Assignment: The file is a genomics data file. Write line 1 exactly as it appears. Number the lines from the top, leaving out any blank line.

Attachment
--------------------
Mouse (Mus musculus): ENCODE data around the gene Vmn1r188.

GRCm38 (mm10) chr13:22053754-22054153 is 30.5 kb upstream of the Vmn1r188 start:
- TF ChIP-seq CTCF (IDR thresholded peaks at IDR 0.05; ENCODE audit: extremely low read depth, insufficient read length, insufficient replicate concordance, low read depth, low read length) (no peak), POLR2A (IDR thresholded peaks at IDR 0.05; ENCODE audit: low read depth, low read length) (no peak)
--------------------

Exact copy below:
Mouse (Mus musculus): ENCODE data around the gene Vmn1r188.